With investors around the world trying to gauge the timing of U.S. interest-rate increases, Fed Chair Janet Yellen in her March press conference did a masterful job of creating maximum flexibility for the central bank. It was no small accomplishment, after she had painted the Fed into a corner during previous communications by giving clues as to what would trigger a rate increase. After following this trail of breadcrumbs, pundits had focused the debate on whether the liftoff would come at the June or September Federal Open Market Committee (FOMC) meeting.
We now think there is a possibility that the Fed could move at just about any time, including between meetings. Credit Yellen’s ability to give enough to both bulls and bears to leave both sides convinced of their arguments. She even stated that removal of the term “patient” from the Fed statement did not mean that the Open Market Committee had become impatient. She also continued to reinforce the idea that the Fed was watching a constellation of data related to both labor markets and inflation. Markets interpreted the Fed’s shift in posture to be dovish, with stocks rising and bond yields falling initially following the Fed meeting.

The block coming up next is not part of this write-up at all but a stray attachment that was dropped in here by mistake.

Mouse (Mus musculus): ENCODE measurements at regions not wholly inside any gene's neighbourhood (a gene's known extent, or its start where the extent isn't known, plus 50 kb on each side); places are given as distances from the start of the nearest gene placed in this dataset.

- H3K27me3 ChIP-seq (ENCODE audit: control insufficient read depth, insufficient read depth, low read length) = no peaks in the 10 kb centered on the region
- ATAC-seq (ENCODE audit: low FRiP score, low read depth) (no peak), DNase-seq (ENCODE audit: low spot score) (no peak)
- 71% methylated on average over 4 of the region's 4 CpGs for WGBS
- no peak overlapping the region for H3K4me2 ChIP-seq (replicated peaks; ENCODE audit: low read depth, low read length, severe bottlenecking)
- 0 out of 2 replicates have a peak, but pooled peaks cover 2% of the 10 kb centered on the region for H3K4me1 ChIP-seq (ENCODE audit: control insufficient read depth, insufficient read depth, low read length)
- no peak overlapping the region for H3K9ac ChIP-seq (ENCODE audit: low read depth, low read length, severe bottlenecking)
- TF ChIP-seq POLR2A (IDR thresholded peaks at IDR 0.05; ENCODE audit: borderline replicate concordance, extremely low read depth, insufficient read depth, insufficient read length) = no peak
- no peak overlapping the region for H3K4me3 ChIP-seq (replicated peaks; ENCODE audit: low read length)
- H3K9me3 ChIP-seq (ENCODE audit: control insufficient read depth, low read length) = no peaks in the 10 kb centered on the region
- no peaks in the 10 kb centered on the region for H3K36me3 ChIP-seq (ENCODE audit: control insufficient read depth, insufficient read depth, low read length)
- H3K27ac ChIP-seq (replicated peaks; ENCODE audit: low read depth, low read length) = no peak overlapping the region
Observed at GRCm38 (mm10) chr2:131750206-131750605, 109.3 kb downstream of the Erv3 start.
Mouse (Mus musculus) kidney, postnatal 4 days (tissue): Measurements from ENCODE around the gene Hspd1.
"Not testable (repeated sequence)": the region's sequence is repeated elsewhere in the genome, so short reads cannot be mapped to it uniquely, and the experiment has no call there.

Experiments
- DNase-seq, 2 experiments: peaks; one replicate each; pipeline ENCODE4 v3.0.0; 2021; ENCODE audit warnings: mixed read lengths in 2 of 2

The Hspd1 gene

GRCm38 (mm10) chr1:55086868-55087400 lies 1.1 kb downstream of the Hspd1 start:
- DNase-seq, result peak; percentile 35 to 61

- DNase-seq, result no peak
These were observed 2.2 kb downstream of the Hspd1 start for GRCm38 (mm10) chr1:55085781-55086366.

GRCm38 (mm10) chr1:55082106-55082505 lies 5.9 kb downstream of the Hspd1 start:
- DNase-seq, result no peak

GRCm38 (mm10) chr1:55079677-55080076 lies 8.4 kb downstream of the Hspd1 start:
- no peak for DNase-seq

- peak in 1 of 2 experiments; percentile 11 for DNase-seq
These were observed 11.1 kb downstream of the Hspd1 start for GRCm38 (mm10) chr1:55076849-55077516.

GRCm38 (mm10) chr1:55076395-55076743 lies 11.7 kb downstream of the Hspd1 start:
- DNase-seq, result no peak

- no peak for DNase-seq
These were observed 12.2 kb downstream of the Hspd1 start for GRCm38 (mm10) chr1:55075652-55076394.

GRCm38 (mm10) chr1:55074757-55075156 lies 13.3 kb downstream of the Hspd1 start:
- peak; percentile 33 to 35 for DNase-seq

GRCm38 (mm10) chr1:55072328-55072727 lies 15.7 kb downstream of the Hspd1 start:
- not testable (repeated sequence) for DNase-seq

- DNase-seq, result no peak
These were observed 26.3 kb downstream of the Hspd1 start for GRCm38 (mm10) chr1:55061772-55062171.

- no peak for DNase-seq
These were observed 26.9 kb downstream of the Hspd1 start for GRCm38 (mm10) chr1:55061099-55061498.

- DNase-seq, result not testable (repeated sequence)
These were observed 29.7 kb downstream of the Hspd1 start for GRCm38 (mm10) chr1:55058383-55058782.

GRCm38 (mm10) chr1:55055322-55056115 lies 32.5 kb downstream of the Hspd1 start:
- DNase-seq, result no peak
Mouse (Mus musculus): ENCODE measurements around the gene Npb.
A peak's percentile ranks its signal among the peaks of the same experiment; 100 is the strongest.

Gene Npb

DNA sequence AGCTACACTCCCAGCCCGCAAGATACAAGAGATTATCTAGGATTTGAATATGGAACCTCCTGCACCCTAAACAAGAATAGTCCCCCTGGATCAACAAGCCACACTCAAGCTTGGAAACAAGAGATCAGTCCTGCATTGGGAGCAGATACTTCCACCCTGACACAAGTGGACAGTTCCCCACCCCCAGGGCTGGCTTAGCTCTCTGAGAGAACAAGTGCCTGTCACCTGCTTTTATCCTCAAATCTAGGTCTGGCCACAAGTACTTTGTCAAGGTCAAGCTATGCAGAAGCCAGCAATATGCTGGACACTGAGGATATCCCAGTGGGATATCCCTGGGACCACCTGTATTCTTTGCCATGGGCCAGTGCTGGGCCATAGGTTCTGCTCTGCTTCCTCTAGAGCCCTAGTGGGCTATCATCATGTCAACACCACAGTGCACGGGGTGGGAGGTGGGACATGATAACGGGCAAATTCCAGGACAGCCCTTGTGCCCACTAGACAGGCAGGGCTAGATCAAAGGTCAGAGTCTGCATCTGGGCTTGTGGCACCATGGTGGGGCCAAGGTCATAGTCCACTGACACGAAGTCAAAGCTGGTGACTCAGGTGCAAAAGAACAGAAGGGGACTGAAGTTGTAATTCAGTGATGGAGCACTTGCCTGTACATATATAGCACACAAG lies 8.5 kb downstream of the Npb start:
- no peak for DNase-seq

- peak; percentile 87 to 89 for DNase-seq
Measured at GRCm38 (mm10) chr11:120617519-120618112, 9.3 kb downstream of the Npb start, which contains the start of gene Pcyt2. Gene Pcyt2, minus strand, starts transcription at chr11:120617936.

From our perspective, we think the economy will be strong enough to warrant a rate hike in June. While there was some softness in first-quarter economic data — a number of reports came in shy of consensus expectations — we regard this as likely the result of another severe winter that temporarily delayed some spending. In addition, U.S. West Coast ports experienced a significant slowdown due to labor issues that have now been resolved. We expect to see data bounce back in the second quarter after a difficult winter, much as it did in 2014, and prompt the Fed to consider acting should they view disinflation as less of a threat and should the advance in the U.S. dollar pause.
The Fed ought to be eager to move the policy rate off the zero bound, if only by a token amount, for two reasons. First, a zero-interest-rate policy (ZIRP) is often regarded as an emergency measure to counter deflation, and the United States has not really faced an outright threat of deflation since the financial crisis. But it is also an important consideration to get the plumbing of the money market system re-started after more than six years in stasis by moving to a positive federal funds rate.
The most important task for the Fed, in our view, is not to time the increase optimally, but to close the gap that exists between its view of the future (as represented by the much-discussed “dots” from its Summary of Economic Projections, or SEP) and the market’s view of the future as expressed by expectations for the yield curve and federal funds futures contracts. For many quarters, the market has anticipated much lower yields and interest rates in the coming years than the Fed has forecast. Fortunately, in their March update, members of the Open Market Committee nudged their forecasts lower. And the second quarter could show whether the market might need to push its estimates a bit higher.
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